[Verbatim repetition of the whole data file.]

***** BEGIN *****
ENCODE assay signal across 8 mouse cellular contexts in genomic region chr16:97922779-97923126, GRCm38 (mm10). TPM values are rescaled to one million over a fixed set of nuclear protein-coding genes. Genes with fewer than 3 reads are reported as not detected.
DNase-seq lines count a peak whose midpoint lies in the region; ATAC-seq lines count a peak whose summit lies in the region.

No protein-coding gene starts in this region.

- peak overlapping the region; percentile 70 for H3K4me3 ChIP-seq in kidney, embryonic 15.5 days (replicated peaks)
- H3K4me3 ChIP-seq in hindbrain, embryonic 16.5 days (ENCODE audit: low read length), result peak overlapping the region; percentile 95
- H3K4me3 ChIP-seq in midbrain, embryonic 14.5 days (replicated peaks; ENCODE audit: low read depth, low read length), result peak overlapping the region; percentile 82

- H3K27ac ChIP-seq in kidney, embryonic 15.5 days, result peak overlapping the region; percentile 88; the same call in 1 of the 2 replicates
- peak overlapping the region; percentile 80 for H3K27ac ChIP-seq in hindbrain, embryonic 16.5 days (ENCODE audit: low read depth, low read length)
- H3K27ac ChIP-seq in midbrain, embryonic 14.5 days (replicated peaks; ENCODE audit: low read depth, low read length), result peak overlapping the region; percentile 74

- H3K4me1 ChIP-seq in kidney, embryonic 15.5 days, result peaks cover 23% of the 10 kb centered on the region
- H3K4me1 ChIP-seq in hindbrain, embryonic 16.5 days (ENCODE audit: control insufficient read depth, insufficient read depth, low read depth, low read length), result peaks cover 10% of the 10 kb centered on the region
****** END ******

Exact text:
ENCODE assay signal across 8 mouse cellular contexts in genomic region chr16:97922779-97923126, GRCm38 (mm10). TPM values are rescaled to one million over a fixed set of nuclear protein-coding genes. Genes with fewer than 3 reads are reported as not detected.
DNase-seq lines count a peak whose midpoint lies in the region; ATAC-seq lines count a peak whose summit lies in the region.

No protein-coding gene starts in this region.

- peak overlapping the region; percentile 70 for H3K4me3 ChIP-seq in kidney, embryonic 15.5 days (replicated peaks)
- H3K4me3 ChIP-seq in hindbrain, embryonic 16.5 days (ENCODE audit: low read length), result peak overlapping the region; percentile 95
- H3K4me3 ChIP-seq in midbrain, embryonic 14.5 days (replicated peaks; ENCODE audit: low read depth, low read length), result peak overlapping the region; percentile 82

- H3K27ac ChIP-seq in kidney, embryonic 15.5 days, result peak overlapping the region; percentile 88; the same call in 1 of the 2 replicates
- peak overlapping the region; percentile 80 for H3K27ac ChIP-seq in hindbrain, embryonic 16.5 days (ENCODE audit: low read depth, low read length)
- H3K27ac ChIP-seq in midbrain, embryonic 14.5 days (replicated peaks; ENCODE audit: low read depth, low read length), result peak overlapping the region; percentile 74

- H3K4me1 ChIP-seq in kidney, embryonic 15.5 days, result peaks cover 23% of the 10 kb centered on the region
- H3K4me1 ChIP-seq in hindbrain, embryonic 16.5 days (ENCODE audit: control insufficient read depth, insufficient read depth, low read depth, low read length), result peaks cover 10% of the 10 kb centered on the region